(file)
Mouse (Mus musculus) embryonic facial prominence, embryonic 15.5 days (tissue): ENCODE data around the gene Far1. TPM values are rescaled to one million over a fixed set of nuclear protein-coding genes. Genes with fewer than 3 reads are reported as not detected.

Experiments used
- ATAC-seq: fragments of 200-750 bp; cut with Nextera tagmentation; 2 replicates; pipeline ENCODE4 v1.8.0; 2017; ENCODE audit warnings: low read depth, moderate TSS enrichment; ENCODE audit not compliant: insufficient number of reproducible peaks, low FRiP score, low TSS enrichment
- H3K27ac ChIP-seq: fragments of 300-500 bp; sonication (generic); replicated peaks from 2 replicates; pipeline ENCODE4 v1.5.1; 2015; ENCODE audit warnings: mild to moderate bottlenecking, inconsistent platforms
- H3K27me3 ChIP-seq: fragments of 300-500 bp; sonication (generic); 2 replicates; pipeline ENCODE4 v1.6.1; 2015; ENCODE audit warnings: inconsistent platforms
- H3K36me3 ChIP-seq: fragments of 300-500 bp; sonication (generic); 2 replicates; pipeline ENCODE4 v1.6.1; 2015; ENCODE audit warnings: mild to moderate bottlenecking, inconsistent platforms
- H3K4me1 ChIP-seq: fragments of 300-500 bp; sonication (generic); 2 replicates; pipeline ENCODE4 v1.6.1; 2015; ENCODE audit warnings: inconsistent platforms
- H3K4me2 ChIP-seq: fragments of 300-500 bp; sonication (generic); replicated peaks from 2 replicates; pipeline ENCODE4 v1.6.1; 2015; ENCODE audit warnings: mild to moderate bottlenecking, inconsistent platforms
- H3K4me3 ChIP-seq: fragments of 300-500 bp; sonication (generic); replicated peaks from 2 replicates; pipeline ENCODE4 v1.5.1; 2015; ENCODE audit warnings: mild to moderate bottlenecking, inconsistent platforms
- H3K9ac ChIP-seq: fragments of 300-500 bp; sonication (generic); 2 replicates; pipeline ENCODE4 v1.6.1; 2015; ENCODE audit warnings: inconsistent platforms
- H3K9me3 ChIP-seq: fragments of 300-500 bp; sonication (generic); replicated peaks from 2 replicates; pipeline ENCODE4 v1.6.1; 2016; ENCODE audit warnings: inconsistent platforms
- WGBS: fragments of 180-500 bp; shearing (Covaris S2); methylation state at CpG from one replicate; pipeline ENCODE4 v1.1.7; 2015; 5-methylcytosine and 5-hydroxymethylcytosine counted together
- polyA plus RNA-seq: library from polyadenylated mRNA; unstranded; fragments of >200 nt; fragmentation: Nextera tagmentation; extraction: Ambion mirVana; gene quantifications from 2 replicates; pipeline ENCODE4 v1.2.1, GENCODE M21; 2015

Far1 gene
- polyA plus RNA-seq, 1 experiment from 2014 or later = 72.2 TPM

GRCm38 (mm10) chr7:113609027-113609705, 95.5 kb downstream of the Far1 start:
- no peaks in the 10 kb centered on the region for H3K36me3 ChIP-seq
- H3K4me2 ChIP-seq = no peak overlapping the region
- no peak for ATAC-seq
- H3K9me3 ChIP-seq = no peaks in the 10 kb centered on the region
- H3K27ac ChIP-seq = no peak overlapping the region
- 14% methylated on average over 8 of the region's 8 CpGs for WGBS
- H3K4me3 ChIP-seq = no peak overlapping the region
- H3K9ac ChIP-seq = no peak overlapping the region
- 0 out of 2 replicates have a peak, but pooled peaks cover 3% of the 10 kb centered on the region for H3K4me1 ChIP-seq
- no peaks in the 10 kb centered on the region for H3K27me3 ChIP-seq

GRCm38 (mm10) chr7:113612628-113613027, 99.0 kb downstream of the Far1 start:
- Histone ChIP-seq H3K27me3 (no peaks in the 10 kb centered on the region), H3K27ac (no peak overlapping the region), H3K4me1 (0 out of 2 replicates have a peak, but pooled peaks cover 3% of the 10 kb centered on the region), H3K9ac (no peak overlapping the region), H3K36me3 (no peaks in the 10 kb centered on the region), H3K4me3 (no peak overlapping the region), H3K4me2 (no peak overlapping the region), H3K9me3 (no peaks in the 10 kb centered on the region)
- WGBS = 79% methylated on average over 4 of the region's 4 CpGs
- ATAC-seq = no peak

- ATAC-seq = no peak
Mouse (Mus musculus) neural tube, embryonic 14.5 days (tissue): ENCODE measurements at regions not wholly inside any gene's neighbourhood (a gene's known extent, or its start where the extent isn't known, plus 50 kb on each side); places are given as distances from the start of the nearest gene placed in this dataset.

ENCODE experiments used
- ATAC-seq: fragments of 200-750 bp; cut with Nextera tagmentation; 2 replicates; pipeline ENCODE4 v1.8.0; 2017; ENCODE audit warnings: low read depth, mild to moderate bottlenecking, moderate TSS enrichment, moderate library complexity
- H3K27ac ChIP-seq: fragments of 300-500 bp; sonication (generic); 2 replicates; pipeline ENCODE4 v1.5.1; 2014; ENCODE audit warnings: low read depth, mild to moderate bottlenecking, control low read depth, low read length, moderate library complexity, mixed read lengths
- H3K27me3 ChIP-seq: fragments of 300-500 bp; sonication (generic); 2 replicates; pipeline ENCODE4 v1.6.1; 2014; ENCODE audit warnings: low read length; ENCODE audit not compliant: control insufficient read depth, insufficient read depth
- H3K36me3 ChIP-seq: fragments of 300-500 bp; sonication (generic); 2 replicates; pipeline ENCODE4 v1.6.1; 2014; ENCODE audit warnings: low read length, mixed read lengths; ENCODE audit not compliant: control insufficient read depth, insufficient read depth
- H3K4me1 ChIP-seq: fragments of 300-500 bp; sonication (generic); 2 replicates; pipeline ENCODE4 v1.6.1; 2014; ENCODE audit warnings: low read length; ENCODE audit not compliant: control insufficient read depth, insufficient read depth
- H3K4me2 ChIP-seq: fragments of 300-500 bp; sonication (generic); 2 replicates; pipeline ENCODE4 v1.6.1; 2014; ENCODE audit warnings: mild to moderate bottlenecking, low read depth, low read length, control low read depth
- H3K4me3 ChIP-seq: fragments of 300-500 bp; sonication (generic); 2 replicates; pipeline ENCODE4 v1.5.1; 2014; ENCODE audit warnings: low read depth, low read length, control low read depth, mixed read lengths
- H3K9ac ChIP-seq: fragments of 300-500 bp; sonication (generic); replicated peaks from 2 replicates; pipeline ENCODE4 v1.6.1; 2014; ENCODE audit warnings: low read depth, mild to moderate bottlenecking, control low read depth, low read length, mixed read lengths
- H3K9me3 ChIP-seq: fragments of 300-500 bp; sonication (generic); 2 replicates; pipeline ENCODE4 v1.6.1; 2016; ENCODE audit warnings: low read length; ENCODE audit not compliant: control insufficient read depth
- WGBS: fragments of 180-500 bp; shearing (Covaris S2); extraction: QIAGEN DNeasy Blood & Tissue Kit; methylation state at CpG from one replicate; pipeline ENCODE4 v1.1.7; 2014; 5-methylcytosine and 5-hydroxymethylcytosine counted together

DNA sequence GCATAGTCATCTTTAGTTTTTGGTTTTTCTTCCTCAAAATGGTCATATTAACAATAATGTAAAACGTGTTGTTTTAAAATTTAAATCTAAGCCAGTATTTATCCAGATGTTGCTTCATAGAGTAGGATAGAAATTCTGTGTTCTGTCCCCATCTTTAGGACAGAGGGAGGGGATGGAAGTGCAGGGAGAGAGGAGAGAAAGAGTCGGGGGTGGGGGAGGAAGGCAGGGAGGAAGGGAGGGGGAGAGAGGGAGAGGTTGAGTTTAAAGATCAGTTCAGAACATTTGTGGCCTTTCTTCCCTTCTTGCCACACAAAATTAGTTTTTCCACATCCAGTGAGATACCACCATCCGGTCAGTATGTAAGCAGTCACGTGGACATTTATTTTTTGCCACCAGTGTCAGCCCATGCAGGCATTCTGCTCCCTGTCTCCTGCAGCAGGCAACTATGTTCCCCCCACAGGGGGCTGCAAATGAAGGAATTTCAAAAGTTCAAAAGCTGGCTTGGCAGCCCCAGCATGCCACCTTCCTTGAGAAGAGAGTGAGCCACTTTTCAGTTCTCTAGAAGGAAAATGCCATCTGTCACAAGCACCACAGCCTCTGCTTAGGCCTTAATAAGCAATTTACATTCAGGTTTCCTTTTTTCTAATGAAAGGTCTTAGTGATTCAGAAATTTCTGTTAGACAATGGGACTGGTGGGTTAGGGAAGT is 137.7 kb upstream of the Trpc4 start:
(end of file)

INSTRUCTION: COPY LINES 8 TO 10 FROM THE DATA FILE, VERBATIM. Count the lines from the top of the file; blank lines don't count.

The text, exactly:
- H3K4me2 ChIP-seq: fragments of 300-500 bp; sonication (generic); replicated peaks from 2 replicates; pipeline ENCODE4 v1.6.1; 2015; ENCODE audit warnings: mild to moderate bottlenecking, inconsistent platforms
- H3K4me3 ChIP-seq: fragments of 300-500 bp; sonication (generic); replicated peaks from 2 replicates; pipeline ENCODE4 v1.5.1; 2015; ENCODE audit warnings: mild to moderate bottlenecking, inconsistent platforms
- H3K9ac ChIP-seq: fragments of 300-500 bp; sonication (generic); 2 replicates; pipeline ENCODE4 v1.6.1; 2015; ENCODE audit warnings: inconsistent platforms